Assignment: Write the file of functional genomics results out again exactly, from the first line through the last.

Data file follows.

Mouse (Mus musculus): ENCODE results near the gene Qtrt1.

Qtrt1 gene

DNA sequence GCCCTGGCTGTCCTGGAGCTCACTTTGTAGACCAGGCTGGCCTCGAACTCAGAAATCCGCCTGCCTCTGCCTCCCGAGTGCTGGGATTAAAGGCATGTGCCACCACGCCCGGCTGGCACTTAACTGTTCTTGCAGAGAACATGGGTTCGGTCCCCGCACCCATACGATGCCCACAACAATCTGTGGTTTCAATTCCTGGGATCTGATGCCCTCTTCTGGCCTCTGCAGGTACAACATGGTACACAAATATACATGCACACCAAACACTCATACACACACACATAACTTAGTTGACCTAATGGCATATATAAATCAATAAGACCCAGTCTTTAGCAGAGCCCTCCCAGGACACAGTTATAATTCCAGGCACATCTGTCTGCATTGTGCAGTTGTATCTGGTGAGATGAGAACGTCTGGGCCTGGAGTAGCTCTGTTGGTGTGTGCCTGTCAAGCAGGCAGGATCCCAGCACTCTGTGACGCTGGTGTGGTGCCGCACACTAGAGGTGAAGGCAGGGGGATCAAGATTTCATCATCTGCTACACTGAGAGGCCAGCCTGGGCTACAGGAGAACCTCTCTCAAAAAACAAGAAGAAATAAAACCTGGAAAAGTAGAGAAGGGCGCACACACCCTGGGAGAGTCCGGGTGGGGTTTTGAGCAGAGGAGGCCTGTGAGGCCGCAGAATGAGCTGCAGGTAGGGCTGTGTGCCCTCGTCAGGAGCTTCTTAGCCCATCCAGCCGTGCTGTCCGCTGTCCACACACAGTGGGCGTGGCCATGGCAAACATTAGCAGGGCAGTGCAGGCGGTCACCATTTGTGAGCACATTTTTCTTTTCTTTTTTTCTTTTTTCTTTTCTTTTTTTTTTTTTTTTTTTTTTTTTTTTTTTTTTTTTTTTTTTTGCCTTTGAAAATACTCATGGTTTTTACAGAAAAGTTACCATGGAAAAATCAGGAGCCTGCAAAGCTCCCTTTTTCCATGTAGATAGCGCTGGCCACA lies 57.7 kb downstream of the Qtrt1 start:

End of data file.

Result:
Mouse (Mus musculus): ENCODE results near the gene Qtrt1.

Qtrt1 gene

DNA sequence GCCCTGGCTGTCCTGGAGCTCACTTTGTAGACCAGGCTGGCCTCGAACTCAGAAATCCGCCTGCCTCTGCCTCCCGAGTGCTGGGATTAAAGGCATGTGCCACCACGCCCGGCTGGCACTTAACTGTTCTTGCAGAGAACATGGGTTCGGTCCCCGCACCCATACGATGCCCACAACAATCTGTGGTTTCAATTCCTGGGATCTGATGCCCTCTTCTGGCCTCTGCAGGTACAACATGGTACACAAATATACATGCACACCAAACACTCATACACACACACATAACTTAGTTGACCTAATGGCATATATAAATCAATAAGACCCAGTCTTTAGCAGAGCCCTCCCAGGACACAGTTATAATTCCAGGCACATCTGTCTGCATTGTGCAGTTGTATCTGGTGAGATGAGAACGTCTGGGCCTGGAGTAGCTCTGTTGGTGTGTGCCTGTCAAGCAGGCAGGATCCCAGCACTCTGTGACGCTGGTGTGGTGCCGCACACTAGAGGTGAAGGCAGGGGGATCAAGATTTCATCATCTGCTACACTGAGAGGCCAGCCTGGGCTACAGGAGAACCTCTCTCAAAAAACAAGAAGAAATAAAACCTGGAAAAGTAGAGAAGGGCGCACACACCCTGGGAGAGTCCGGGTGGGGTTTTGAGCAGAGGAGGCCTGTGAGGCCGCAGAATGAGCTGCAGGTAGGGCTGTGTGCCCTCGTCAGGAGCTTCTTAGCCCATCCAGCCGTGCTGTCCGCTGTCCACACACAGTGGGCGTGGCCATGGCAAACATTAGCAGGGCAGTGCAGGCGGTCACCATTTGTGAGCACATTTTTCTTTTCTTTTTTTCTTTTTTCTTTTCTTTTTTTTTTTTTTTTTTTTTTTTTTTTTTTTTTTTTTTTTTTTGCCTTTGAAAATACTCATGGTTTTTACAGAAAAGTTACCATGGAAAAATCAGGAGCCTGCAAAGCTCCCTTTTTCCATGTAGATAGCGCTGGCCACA lies 57.7 kb downstream of the Qtrt1 start: